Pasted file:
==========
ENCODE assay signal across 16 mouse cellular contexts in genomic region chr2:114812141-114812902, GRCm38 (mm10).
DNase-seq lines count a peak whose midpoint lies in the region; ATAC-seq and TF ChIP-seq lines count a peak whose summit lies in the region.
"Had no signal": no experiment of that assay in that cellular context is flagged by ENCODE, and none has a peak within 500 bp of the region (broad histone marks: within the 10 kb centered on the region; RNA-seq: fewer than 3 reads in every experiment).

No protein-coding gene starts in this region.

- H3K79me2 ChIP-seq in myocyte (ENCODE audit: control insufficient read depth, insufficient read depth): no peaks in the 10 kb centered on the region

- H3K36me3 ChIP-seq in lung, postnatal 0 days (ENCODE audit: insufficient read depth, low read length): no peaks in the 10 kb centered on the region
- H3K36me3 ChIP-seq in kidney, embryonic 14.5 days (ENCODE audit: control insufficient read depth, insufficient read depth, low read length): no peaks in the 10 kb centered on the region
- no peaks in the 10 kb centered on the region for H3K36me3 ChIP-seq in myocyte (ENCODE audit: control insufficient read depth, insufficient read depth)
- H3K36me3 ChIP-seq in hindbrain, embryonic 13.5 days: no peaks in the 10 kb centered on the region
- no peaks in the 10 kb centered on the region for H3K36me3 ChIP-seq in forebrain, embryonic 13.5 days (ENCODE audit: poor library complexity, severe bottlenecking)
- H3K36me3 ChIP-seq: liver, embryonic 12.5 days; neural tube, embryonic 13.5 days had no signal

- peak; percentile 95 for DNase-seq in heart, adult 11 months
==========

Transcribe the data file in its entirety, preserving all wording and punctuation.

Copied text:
ENCODE assay signal across 16 mouse cellular contexts in genomic region chr2:114812141-114812902, GRCm38 (mm10).
DNase-seq lines count a peak whose midpoint lies in the region; ATAC-seq and TF ChIP-seq lines count a peak whose summit lies in the region.
"Had no signal": no experiment of that assay in that cellular context is flagged by ENCODE, and none has a peak within 500 bp of the region (broad histone marks: within the 10 kb centered on the region; RNA-seq: fewer than 3 reads in every experiment).

No protein-coding gene starts in this region.

- H3K79me2 ChIP-seq in myocyte (ENCODE audit: control insufficient read depth, insufficient read depth): no peaks in the 10 kb centered on the region

- H3K36me3 ChIP-seq in lung, postnatal 0 days (ENCODE audit: insufficient read depth, low read length): no peaks in the 10 kb centered on the region
- H3K36me3 ChIP-seq in kidney, embryonic 14.5 days (ENCODE audit: control insufficient read depth, insufficient read depth, low read length): no peaks in the 10 kb centered on the region
- no peaks in the 10 kb centered on the region for H3K36me3 ChIP-seq in myocyte (ENCODE audit: control insufficient read depth, insufficient read depth)
- H3K36me3 ChIP-seq in hindbrain, embryonic 13.5 days: no peaks in the 10 kb centered on the region
- no peaks in the 10 kb centered on the region for H3K36me3 ChIP-seq in forebrain, embryonic 13.5 days (ENCODE audit: poor library complexity, severe bottlenecking)
- H3K36me3 ChIP-seq: liver, embryonic 12.5 days; neural tube, embryonic 13.5 days had no signal

- peak; percentile 95 for DNase-seq in heart, adult 11 months